Adjacent to the lights button I found a volume control which was rather self-explanatory, but the mute button beside that did seem to mute not only the crew’s rather banging rave session of Hip-drop-top-tech-rockno music but also the crew themselves. Note to self, save key for when Vulcan 2nd in command decides to lecture me on Starfleet regulations regarding mandatory ship wide wet t-shirt contests. Those tests could save lives!
Beside the volume controls are three extra buttons that form the shapes of play, rewind and fast forward buttons. When tested they did in fact work on my personal edition of a wondrous application called “iTunes” I was awarded when my last command ship, the USS Lolwothy, went back in time through a temporal wormhole to 2011 and saved Apple founder Steve Jobs from a Borg invasion. Mr Jobs is now our chief technology adviser aboard the starship Awesome-Sauce after faking his death later that year. He makes great coffee.
Upon further inspection however it seems that these buttons were also wired to the Awesome-Sauce’s engines, almost causing a crash when I paused my music during a landing sequence which inadvertently ‘paused’ the starship’s engines too. I shall never live that down…
The final set of buttons seems to control the brightness and colour of various areas of the console, allowing me to set the WASD keys to my favourite colour of magenta while the others are a rather sickly green colour. Truly a wondrous feature that serves to beautify what may otherwise be a drab piece of engineering.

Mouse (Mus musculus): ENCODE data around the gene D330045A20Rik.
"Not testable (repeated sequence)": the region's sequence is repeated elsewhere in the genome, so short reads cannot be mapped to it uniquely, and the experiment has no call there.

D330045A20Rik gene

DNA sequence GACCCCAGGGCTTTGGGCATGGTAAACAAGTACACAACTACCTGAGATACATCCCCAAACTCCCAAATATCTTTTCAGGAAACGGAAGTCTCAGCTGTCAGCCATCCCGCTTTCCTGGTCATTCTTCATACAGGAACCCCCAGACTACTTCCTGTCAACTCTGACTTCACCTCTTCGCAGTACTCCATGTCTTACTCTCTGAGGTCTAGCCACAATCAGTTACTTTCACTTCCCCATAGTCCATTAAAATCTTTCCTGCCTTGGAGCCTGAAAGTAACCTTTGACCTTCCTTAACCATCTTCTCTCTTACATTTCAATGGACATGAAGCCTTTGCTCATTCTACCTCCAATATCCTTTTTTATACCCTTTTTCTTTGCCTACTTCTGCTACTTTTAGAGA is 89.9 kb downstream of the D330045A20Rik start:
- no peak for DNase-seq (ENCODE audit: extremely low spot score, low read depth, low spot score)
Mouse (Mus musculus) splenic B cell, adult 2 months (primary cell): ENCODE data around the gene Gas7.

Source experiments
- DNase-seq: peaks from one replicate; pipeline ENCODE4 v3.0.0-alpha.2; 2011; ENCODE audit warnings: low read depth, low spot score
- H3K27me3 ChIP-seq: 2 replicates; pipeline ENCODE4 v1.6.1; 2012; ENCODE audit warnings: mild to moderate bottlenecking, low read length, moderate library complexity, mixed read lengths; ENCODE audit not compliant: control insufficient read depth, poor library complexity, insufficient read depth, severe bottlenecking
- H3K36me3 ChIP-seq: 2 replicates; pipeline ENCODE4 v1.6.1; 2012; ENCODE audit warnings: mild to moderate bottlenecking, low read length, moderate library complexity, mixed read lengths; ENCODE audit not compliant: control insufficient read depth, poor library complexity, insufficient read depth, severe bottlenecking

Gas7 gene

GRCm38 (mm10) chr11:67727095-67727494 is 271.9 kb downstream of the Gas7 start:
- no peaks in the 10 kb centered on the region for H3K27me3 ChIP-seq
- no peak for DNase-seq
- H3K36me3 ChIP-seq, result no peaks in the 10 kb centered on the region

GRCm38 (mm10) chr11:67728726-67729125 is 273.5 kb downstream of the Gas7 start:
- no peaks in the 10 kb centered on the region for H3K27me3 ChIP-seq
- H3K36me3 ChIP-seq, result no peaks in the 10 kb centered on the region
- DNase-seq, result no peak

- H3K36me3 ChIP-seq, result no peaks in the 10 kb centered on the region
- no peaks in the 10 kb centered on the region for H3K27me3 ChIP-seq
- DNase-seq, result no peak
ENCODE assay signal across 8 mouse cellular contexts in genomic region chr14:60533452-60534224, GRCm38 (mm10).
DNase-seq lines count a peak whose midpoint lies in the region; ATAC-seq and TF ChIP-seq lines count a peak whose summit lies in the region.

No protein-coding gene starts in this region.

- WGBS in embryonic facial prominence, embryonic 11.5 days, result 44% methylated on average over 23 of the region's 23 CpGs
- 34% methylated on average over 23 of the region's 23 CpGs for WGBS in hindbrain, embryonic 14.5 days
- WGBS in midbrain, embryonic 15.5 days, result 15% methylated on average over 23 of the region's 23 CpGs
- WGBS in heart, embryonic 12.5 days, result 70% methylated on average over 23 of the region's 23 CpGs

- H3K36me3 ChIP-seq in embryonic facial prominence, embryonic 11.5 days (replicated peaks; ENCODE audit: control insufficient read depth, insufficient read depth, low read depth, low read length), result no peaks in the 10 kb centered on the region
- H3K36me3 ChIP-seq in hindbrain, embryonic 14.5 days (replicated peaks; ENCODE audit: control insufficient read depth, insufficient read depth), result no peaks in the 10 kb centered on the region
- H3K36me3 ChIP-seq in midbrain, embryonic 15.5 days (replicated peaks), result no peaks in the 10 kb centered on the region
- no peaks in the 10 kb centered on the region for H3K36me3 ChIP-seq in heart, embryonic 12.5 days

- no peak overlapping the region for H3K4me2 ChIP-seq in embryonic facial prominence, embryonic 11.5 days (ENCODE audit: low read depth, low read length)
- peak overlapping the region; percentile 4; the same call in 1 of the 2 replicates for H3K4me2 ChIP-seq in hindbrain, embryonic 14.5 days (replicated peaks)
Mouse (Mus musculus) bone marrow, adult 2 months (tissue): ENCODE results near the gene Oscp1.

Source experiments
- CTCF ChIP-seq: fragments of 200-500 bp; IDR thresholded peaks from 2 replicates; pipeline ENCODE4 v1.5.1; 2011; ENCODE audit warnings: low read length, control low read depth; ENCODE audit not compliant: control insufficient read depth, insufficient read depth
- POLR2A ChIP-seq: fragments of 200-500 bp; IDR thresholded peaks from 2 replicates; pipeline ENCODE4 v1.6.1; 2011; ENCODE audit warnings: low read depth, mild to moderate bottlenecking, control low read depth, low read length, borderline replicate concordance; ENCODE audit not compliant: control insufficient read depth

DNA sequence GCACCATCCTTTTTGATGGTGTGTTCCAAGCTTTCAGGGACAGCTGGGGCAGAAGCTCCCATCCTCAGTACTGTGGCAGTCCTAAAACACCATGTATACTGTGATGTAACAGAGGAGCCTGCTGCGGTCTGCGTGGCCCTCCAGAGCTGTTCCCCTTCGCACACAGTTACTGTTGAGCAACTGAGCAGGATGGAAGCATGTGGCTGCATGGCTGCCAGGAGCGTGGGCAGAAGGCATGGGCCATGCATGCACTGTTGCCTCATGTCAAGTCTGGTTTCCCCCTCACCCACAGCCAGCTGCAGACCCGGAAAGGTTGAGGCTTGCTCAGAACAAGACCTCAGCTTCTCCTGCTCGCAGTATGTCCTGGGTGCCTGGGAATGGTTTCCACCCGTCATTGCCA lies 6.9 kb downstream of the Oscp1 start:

Before I end this entry my I also attest to the comfort of the device. After using it for many hours for various tasks (Extra-net browsing, watching holovids and of course partaking in electronic gaming devices) I found it to be most comfortable with the added optional wrist-rest providing some much-needed support.
Overall I believe this to be a marvel of engineering. If my technicians can reverse engineer this device I believe it would be the height of comfort and style. The keys are excellent and smooth to type with while the touch-sensitive buttons along the top provide adequate and welcomed music playback control. I do not believe however that the macro system for the ‘C’ keys is of much use since it is only able to record simple key presses and not full commands making it essentially useless as things can be done just as easily using the QWERTY keys.
All in all however, I am impressed. Unfortunately, my technicians tell me that once they have reverse engineered the device a new one shall cost the Federation a whooping £75. I fear that Admiral Willkins-Buxford shall deem it an unnecessary expense and deny my request for 500 more which would be a damn shame.
This is Captain Andrew S Hallam of the starship Awesome-Sauce, signing off.
+ Looks like a Star Trek Console.
+ Extra USB port on the back is very useful.
+ Touch-sensitive media buttons are great.
- The ten extra C keys are hard to program and essentially useless without a specialised game add-on.
- Touch-sensitive screen is easy to scratch.
The Verdict: 7
It looks like a Star Trek console, feels comfortable and is easy to use over long periods, what more could you ask for? Well, maybe some better software would be nice. Really, the extra C keys are near useless except for simple macros that can easily be done on a regular keyboard. With some software like the Cyborg MMO 7 mouse that works with specific games to give each button a special function would be immensely useful and make this a truly legendary keyboard instead of just a great one.